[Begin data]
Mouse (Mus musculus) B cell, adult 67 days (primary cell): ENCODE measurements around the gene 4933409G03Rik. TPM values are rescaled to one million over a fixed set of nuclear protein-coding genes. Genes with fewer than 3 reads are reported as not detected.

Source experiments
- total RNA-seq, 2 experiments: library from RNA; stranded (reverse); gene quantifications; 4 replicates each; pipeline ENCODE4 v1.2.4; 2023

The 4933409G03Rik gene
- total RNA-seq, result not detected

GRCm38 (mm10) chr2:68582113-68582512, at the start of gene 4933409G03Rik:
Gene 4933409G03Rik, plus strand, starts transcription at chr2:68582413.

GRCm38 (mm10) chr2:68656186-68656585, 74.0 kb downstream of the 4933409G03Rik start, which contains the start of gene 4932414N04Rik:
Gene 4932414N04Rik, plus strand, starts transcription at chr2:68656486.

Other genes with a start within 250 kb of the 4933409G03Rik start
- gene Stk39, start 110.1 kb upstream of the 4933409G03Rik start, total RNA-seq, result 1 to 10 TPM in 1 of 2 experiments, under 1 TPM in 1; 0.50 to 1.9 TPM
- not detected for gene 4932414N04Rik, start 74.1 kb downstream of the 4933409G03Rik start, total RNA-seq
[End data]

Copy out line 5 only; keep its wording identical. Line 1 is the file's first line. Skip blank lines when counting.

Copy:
- total RNA-seq, result not detected